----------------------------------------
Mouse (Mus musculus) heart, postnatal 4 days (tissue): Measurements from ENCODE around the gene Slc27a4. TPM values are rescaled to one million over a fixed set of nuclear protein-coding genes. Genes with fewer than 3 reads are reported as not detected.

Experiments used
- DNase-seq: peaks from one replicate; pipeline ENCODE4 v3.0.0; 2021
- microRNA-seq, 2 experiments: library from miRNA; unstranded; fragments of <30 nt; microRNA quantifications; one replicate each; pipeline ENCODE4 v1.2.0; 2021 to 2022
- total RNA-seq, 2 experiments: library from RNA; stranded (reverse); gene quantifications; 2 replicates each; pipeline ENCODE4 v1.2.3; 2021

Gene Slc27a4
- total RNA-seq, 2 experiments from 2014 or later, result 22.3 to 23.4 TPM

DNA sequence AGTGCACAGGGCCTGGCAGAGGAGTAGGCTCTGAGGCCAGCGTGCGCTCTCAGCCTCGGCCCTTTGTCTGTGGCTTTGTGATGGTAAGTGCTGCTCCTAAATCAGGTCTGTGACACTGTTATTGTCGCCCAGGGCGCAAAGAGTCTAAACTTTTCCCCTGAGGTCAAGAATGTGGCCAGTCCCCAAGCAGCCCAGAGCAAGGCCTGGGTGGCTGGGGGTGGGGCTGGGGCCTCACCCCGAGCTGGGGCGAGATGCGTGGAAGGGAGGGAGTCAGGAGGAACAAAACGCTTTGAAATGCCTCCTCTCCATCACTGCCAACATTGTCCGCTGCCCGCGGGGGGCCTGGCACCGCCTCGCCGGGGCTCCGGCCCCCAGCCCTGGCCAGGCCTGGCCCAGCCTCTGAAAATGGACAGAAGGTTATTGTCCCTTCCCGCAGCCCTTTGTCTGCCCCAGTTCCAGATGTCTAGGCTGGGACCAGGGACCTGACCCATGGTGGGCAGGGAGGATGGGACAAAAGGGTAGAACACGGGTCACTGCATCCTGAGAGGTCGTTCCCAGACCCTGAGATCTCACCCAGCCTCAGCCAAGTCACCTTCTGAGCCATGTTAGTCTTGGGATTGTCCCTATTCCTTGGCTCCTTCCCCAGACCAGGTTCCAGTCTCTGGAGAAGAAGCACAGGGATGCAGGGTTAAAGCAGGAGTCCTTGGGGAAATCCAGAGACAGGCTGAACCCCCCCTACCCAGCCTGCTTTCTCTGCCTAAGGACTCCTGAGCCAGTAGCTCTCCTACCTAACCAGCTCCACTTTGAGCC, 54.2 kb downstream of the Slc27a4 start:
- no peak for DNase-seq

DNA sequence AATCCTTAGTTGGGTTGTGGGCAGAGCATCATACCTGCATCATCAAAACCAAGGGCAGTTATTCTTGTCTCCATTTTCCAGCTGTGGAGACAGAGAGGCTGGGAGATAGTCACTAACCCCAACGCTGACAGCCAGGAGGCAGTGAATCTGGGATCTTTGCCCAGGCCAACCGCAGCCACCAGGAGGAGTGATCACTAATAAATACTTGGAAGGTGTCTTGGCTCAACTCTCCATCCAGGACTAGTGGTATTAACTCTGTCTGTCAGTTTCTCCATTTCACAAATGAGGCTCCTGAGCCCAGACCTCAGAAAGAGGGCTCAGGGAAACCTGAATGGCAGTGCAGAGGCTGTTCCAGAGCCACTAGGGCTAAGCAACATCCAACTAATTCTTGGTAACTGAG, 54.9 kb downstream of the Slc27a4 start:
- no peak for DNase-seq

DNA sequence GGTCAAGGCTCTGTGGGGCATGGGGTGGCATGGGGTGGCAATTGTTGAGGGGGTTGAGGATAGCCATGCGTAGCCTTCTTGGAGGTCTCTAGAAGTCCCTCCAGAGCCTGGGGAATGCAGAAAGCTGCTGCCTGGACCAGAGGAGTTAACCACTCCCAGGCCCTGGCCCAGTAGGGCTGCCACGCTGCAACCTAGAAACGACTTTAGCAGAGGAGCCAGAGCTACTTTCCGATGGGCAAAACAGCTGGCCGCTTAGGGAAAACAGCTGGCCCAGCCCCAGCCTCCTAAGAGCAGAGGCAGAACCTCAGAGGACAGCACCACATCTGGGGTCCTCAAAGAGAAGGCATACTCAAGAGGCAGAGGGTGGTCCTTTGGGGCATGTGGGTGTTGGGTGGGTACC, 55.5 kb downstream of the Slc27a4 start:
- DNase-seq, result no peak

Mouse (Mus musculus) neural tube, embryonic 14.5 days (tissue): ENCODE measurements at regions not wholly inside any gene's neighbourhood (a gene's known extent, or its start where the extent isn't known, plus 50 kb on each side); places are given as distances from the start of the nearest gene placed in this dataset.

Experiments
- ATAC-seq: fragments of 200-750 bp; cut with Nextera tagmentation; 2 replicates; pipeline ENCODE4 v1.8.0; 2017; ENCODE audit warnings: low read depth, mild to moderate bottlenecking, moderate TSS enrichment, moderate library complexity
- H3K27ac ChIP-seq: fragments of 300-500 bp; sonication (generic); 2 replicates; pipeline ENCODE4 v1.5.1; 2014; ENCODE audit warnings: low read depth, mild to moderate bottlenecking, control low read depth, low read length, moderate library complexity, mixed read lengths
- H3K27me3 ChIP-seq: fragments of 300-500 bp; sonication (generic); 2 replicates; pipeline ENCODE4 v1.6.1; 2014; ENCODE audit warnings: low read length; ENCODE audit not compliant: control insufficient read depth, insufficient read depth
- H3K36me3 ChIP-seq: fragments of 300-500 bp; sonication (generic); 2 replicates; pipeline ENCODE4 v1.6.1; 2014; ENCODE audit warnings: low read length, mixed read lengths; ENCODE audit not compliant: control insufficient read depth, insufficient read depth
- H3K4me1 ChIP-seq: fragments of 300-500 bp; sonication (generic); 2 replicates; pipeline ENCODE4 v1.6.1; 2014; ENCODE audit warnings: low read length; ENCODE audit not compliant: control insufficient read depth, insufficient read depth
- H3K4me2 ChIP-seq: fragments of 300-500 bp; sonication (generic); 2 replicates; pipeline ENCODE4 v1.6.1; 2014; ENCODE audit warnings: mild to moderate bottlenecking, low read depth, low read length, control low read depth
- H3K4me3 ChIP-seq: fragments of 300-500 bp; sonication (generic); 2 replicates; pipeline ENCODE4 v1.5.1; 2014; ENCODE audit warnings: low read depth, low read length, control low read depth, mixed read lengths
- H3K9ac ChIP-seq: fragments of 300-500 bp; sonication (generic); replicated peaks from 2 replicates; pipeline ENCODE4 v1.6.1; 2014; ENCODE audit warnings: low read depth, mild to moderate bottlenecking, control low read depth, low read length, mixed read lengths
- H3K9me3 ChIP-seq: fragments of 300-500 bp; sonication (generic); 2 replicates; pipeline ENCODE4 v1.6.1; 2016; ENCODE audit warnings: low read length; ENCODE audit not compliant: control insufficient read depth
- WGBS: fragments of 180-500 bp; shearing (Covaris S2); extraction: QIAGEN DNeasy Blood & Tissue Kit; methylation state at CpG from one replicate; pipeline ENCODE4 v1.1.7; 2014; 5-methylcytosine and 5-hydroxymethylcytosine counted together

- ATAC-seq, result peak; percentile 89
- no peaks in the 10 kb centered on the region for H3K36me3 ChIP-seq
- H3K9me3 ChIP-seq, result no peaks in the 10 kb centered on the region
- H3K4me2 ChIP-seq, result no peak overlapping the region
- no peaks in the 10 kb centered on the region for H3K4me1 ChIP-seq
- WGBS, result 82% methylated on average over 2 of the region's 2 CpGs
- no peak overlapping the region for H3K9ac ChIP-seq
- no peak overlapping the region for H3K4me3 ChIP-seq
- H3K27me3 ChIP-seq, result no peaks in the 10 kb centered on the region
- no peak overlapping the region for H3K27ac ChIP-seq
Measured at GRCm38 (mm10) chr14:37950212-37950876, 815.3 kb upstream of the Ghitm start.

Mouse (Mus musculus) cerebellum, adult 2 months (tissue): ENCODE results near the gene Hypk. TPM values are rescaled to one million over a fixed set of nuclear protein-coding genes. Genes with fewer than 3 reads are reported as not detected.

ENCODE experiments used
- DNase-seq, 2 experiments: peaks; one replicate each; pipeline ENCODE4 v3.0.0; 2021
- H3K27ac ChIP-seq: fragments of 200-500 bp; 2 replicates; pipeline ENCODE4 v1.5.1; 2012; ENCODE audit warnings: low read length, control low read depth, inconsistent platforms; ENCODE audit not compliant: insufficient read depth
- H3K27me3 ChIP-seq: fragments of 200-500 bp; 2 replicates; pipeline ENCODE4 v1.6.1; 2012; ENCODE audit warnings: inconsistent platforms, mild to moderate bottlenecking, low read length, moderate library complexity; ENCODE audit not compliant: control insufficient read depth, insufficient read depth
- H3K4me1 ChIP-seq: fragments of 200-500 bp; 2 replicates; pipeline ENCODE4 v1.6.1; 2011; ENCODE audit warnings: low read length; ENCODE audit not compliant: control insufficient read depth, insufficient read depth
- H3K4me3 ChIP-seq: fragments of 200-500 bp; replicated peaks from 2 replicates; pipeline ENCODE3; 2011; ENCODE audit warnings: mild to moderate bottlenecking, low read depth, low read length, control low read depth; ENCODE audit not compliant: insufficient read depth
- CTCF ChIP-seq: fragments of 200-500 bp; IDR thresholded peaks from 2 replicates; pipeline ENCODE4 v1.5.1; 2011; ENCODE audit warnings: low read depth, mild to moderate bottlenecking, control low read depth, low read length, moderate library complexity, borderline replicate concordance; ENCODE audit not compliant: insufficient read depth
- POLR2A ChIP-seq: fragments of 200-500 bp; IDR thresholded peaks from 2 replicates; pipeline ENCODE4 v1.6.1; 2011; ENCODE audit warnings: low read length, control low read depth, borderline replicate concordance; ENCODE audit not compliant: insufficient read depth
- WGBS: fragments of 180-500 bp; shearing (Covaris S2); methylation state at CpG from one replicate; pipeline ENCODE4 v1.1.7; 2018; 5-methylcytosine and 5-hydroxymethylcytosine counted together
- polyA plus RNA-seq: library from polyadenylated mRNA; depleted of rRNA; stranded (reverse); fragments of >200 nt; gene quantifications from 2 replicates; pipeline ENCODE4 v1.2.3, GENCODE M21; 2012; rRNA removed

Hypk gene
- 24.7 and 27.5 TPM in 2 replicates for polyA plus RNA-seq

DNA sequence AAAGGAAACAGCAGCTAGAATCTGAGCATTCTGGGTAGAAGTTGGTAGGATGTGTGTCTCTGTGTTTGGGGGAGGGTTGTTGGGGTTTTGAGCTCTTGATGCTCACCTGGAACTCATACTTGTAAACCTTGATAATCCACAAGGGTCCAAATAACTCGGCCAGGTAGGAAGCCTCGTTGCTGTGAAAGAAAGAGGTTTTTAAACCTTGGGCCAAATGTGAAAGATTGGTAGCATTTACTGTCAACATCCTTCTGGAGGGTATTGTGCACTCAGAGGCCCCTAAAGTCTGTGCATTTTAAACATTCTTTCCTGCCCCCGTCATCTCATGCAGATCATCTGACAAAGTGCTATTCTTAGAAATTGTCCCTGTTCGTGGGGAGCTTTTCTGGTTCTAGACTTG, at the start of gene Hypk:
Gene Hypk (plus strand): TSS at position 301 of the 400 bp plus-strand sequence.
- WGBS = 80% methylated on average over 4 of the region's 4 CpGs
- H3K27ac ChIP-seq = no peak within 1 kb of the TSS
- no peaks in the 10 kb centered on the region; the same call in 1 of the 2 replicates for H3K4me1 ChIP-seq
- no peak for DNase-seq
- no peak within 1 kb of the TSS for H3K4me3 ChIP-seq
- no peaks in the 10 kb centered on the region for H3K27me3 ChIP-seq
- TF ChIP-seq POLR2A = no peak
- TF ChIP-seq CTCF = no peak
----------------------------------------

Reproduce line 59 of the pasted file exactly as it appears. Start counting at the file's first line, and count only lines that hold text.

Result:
- TF ChIP-seq CTCF = no peak